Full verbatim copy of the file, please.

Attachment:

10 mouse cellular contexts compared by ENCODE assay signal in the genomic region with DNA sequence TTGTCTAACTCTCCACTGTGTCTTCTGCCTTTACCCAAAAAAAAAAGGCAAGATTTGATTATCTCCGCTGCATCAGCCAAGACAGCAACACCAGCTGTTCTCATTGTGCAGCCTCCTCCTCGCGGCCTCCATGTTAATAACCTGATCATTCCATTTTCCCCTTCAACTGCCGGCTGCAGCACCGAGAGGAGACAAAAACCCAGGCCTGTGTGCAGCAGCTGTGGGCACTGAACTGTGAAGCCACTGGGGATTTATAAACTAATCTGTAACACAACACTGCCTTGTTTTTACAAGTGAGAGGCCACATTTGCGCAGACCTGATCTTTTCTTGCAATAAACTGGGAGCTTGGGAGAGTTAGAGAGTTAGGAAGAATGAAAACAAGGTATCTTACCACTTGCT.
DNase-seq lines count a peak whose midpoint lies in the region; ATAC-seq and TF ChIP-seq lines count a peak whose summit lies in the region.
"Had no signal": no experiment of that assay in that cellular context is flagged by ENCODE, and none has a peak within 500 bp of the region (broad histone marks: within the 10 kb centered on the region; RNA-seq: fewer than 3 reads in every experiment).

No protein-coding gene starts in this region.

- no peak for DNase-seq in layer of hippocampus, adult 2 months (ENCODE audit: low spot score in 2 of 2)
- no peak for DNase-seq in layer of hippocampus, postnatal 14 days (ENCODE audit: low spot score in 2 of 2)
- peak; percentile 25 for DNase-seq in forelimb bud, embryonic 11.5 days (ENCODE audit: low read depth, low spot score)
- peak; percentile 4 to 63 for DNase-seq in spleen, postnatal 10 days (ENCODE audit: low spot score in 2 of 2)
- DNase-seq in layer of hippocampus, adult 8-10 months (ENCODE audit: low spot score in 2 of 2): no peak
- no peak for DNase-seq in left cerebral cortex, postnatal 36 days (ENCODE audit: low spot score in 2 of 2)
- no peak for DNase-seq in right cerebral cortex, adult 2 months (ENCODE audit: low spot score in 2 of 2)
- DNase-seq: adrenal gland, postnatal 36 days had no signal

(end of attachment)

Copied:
10 mouse cellular contexts compared by ENCODE assay signal in the genomic region with DNA sequence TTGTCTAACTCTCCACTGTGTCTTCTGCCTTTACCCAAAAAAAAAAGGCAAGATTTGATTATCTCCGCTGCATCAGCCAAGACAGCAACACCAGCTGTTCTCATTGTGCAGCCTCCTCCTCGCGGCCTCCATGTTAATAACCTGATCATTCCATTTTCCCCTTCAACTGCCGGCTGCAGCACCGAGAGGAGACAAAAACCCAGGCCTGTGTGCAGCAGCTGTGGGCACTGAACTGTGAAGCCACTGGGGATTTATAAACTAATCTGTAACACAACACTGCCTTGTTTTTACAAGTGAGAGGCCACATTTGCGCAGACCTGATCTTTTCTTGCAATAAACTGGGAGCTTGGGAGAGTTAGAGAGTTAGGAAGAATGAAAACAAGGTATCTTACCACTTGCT.
DNase-seq lines count a peak whose midpoint lies in the region; ATAC-seq and TF ChIP-seq lines count a peak whose summit lies in the region.
"Had no signal": no experiment of that assay in that cellular context is flagged by ENCODE, and none has a peak within 500 bp of the region (broad histone marks: within the 10 kb centered on the region; RNA-seq: fewer than 3 reads in every experiment).

No protein-coding gene starts in this region.

- no peak for DNase-seq in layer of hippocampus, adult 2 months (ENCODE audit: low spot score in 2 of 2)
- no peak for DNase-seq in layer of hippocampus, postnatal 14 days (ENCODE audit: low spot score in 2 of 2)
- peak; percentile 25 for DNase-seq in forelimb bud, embryonic 11.5 days (ENCODE audit: low read depth, low spot score)
- peak; percentile 4 to 63 for DNase-seq in spleen, postnatal 10 days (ENCODE audit: low spot score in 2 of 2)
- DNase-seq in layer of hippocampus, adult 8-10 months (ENCODE audit: low spot score in 2 of 2): no peak
- no peak for DNase-seq in left cerebral cortex, postnatal 36 days (ENCODE audit: low spot score in 2 of 2)
- no peak for DNase-seq in right cerebral cortex, adult 2 months (ENCODE audit: low spot score in 2 of 2)
- DNase-seq: adrenal gland, postnatal 36 days had no signal